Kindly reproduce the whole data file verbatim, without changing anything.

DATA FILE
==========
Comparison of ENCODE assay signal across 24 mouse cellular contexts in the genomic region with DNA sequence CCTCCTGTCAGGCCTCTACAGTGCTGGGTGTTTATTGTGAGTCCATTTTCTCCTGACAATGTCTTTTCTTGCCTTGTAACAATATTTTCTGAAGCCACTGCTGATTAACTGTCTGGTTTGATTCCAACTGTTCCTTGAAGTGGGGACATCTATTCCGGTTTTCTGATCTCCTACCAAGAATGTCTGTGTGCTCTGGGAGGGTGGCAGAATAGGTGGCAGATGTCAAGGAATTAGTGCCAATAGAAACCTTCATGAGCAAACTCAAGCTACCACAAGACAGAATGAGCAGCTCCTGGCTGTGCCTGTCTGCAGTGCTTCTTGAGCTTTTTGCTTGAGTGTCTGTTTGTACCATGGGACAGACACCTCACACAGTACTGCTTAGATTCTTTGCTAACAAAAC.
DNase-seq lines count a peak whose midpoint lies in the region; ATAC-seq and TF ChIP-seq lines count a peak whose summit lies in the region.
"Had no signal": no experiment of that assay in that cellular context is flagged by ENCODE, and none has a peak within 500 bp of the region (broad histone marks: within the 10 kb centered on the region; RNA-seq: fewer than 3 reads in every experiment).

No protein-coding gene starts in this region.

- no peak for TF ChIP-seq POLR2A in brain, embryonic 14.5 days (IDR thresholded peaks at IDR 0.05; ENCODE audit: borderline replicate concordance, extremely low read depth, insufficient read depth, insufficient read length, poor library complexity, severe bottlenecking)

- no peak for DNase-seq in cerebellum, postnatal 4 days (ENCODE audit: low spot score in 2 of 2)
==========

Comparison of ENCODE assay signal across 24 mouse cellular contexts in the genomic region with DNA sequence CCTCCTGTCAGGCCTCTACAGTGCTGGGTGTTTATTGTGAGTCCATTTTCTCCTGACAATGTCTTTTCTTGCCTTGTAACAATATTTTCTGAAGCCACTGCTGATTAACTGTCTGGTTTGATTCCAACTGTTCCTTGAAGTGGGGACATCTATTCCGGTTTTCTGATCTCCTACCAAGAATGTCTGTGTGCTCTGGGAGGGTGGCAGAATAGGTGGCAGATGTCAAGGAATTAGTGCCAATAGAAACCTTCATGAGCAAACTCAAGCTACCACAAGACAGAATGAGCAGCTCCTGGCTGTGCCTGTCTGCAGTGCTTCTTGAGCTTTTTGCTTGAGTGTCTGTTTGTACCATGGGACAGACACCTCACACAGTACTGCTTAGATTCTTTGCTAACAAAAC.
DNase-seq lines count a peak whose midpoint lies in the region; ATAC-seq and TF ChIP-seq lines count a peak whose summit lies in the region.
"Had no signal": no experiment of that assay in that cellular context is flagged by ENCODE, and none has a peak within 500 bp of the region (broad histone marks: within the 10 kb centered on the region; RNA-seq: fewer than 3 reads in every experiment).

No protein-coding gene starts in this region.

- no peak for TF ChIP-seq POLR2A in brain, embryonic 14.5 days (IDR thresholded peaks at IDR 0.05; ENCODE audit: borderline replicate concordance, extremely low read depth, insufficient read depth, insufficient read length, poor library complexity, severe bottlenecking)

- no peak for DNase-seq in cerebellum, postnatal 4 days (ENCODE audit: low spot score in 2 of 2)